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I have returned safely from the Emerald Isle, and holy crap, I don’t
even know what to say, but being me, I will now expend a pile of words
to say it.

First, there’s the color.

To call Ireland green
is to commit glaring sins of omission. It is the sort of green reserved
for gods and Pantone swatches. Kelly green, acid green, the greens you
see in jars of pure mineral pigment, greens that blow out your photos
the way that red roses or blue skies do. Green as primary color.

When I lived in Oregon, I thought it was green, and then I moved to
North Carolina and realized that it had been grey-green. North Carolina,
I thought, was green. Then I went to Ireland. Now I see how yellow the
undertones here are, and how desaturated the greens are by comparison.
Fortunately, I am told that the only color that compares to Ireland is
in the depths of the rainforest, so it will stay green in my head for a
long time.

Also, as with so much of Europe, things are
relentlessly old. I stood on the battlements of a ruined castle built at
the same time as Blarney Castle and I could see three other
ruins from the top. “Oh,” said my friend Carlota, “that’s the NEW ruin,
over there…” Eventually it became a running joke–“Oh, that’s the NEW
standing stone…”  It became exciting when the new building wasn’t older than my country. Occasionally they predated Europeans in North America at all.

Yes, I’m including the Vikings.

possibly the most intense thing was simply that it was relentlessly,
savagely picturesque. You could point your camera in any direction and
come away with a postcard. It was beautiful, and it kept being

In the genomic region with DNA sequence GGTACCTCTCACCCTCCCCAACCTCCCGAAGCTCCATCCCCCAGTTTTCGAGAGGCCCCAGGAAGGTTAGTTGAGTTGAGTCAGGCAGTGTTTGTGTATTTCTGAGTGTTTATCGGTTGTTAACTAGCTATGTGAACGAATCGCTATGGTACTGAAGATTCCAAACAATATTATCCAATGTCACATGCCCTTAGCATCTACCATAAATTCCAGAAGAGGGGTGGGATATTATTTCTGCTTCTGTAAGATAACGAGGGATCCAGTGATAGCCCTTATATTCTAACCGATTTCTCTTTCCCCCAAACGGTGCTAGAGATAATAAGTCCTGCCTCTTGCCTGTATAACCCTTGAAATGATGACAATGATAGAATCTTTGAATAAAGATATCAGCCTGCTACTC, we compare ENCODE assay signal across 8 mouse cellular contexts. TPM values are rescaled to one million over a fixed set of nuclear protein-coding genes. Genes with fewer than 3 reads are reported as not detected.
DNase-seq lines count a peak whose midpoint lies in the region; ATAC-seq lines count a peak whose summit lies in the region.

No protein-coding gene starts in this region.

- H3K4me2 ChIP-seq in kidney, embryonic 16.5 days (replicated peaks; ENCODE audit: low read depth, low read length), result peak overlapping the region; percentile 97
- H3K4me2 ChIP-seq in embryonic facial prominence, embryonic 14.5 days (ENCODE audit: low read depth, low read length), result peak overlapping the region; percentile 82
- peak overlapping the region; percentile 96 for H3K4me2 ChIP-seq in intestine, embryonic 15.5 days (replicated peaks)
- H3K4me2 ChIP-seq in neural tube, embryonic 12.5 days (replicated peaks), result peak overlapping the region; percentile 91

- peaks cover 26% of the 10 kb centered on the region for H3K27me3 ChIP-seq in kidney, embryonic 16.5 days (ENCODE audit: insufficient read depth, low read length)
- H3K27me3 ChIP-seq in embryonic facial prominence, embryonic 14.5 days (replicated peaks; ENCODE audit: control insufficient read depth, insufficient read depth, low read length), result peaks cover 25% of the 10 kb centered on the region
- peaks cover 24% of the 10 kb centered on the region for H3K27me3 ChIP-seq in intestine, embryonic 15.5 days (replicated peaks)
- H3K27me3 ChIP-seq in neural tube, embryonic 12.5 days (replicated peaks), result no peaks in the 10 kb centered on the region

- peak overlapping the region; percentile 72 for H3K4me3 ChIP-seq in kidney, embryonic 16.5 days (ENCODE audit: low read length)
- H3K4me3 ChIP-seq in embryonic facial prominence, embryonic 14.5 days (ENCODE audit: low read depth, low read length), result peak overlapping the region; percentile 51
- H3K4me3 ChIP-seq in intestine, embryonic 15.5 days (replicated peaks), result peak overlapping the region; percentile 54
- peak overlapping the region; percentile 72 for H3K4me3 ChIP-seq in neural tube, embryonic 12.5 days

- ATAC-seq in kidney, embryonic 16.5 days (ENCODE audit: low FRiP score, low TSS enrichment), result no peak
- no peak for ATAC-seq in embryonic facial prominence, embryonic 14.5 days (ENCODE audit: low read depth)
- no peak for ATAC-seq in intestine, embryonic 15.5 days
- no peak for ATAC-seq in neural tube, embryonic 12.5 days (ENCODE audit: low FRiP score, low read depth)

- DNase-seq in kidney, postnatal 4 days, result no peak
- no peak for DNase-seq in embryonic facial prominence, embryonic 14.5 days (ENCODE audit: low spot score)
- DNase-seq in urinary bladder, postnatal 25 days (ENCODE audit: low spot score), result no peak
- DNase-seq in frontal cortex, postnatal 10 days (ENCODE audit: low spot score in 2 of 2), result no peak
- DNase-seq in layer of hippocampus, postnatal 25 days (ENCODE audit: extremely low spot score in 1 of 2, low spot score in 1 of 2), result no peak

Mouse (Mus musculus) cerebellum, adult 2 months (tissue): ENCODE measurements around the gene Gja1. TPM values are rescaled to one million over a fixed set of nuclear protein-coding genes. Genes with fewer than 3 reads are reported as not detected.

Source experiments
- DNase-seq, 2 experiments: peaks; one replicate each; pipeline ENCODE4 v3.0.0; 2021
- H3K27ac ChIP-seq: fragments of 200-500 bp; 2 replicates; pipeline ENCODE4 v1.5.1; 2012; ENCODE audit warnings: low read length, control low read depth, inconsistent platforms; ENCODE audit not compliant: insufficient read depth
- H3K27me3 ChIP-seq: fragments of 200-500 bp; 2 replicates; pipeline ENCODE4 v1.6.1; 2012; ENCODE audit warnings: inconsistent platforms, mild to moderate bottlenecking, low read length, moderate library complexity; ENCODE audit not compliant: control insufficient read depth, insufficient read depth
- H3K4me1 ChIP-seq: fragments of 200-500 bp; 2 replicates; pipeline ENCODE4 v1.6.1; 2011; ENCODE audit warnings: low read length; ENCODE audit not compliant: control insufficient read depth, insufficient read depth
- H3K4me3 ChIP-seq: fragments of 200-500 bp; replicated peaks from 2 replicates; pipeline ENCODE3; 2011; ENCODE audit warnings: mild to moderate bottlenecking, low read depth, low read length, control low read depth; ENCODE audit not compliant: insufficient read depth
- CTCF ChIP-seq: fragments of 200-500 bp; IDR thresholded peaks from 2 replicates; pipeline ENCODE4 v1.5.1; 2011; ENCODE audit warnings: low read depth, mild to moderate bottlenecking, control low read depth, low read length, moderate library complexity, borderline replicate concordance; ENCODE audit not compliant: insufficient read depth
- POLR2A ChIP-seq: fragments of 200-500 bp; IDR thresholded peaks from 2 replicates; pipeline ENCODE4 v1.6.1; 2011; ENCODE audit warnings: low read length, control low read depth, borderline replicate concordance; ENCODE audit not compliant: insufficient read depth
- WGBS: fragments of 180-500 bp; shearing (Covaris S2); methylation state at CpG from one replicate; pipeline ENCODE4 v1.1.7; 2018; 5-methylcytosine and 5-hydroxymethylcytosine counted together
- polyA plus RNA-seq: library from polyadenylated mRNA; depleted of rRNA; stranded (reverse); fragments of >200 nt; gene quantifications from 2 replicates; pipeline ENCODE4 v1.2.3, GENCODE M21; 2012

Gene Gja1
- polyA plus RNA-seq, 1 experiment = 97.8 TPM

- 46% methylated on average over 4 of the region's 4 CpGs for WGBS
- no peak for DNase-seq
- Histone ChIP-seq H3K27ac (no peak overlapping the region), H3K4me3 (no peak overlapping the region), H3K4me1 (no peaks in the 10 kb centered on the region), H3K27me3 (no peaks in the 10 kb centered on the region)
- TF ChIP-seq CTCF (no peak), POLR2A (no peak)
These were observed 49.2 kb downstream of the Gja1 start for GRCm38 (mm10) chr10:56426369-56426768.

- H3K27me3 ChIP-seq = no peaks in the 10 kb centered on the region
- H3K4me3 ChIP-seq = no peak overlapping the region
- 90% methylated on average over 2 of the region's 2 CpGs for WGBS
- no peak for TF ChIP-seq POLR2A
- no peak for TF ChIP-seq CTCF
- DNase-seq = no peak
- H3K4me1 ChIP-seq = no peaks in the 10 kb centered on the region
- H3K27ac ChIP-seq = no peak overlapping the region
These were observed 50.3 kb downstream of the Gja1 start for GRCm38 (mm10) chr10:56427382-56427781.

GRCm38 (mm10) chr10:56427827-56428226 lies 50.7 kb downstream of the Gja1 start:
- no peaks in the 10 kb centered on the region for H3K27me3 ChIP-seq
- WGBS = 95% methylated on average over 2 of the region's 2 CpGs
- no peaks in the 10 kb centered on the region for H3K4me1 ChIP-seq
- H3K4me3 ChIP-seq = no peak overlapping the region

beautiful, and eventually it got to the point where you would look over
the view and start swearing, because it was being beautiful again. Probably with cows.

After awhile, you stopped going “How lovely!” and started going “How do people stand this?”

(I asked Twitter. Residents uttered some variation on “Whiskey” and “You get used to it, but whiskey helps.”)

just have to figure that sooner or later, living in that kind of beauty
would weigh down on you, and you’d either become hard as diamond or
break and become a poet. It’s just…intense. I think of people
who left there–my ancestors, some of ‘em–to come to America because of
poverty or starvation or hope or whatever, and I can get just the
smallest glimpse of what that must have been like–enough to know what I
can’t really imagine what it was really like. America is
beautiful, don’t get me wrong! (I believe there’s a song about it.) But
it’s a completely different sort of beauty, a sort that doesn’t much
care about the people on it. If we all died tomorrow, I doubt America
would even notice much, but Ireland would be sad that the people were
gone. It’s the difference between the Rockies and a green field with a
black horse grazing surrounded by rooks, under a hill covered in mist.
They’re both beautiful, it’s just…scale.

I don’t know. Maybe
I’m raving. I am only a tourist and don’t pretend to know anything about
what life is really like there. It was just…so visually intense.